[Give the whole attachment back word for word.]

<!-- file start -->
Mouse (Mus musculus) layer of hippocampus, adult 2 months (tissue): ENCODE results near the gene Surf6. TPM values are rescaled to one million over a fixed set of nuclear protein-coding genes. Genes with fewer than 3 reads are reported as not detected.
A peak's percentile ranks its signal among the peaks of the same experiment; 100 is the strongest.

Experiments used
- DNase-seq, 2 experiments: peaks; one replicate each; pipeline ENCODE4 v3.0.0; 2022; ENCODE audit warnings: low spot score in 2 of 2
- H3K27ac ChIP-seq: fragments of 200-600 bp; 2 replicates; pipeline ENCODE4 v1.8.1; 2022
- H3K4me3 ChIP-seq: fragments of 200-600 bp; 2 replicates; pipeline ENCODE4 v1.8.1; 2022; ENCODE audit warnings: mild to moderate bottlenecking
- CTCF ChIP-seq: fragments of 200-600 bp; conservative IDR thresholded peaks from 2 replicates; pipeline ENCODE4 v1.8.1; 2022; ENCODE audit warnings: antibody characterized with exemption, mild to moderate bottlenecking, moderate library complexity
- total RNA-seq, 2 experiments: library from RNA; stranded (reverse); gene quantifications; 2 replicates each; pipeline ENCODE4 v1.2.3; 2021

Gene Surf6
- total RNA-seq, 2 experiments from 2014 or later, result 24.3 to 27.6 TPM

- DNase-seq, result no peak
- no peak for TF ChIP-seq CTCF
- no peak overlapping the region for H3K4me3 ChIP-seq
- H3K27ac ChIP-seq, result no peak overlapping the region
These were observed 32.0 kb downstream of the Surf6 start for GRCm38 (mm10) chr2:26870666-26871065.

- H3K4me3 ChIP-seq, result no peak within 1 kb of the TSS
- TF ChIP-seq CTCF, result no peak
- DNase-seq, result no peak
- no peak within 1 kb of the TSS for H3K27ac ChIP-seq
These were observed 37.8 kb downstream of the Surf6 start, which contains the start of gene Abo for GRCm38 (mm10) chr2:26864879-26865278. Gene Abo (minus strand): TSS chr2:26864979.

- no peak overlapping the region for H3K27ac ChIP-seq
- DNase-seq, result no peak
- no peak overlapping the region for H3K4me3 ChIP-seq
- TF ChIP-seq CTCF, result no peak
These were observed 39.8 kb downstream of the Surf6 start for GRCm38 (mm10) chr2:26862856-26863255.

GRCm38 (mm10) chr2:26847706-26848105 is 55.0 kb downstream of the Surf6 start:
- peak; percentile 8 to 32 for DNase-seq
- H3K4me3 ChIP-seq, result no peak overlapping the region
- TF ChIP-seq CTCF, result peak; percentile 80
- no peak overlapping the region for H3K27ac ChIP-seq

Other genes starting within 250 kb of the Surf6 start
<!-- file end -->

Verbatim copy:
Mouse (Mus musculus) layer of hippocampus, adult 2 months (tissue): ENCODE results near the gene Surf6. TPM values are rescaled to one million over a fixed set of nuclear protein-coding genes. Genes with fewer than 3 reads are reported as not detected.
A peak's percentile ranks its signal among the peaks of the same experiment; 100 is the strongest.

Experiments used
- DNase-seq, 2 experiments: peaks; one replicate each; pipeline ENCODE4 v3.0.0; 2022; ENCODE audit warnings: low spot score in 2 of 2
- H3K27ac ChIP-seq: fragments of 200-600 bp; 2 replicates; pipeline ENCODE4 v1.8.1; 2022
- H3K4me3 ChIP-seq: fragments of 200-600 bp; 2 replicates; pipeline ENCODE4 v1.8.1; 2022; ENCODE audit warnings: mild to moderate bottlenecking
- CTCF ChIP-seq: fragments of 200-600 bp; conservative IDR thresholded peaks from 2 replicates; pipeline ENCODE4 v1.8.1; 2022; ENCODE audit warnings: antibody characterized with exemption, mild to moderate bottlenecking, moderate library complexity
- total RNA-seq, 2 experiments: library from RNA; stranded (reverse); gene quantifications; 2 replicates each; pipeline ENCODE4 v1.2.3; 2021

Gene Surf6
- total RNA-seq, 2 experiments from 2014 or later, result 24.3 to 27.6 TPM

- DNase-seq, result no peak
- no peak for TF ChIP-seq CTCF
- no peak overlapping the region for H3K4me3 ChIP-seq
- H3K27ac ChIP-seq, result no peak overlapping the region
These were observed 32.0 kb downstream of the Surf6 start for GRCm38 (mm10) chr2:26870666-26871065.

- H3K4me3 ChIP-seq, result no peak within 1 kb of the TSS
- TF ChIP-seq CTCF, result no peak
- DNase-seq, result no peak
- no peak within 1 kb of the TSS for H3K27ac ChIP-seq
These were observed 37.8 kb downstream of the Surf6 start, which contains the start of gene Abo for GRCm38 (mm10) chr2:26864879-26865278. Gene Abo (minus strand): TSS chr2:26864979.

- no peak overlapping the region for H3K27ac ChIP-seq
- DNase-seq, result no peak
- no peak overlapping the region for H3K4me3 ChIP-seq
- TF ChIP-seq CTCF, result no peak
These were observed 39.8 kb downstream of the Surf6 start for GRCm38 (mm10) chr2:26862856-26863255.

GRCm38 (mm10) chr2:26847706-26848105 is 55.0 kb downstream of the Surf6 start:
- peak; percentile 8 to 32 for DNase-seq
- H3K4me3 ChIP-seq, result no peak overlapping the region
- TF ChIP-seq CTCF, result peak; percentile 80
- no peak overlapping the region for H3K27ac ChIP-seq

Other genes starting within 250 kb of the Surf6 start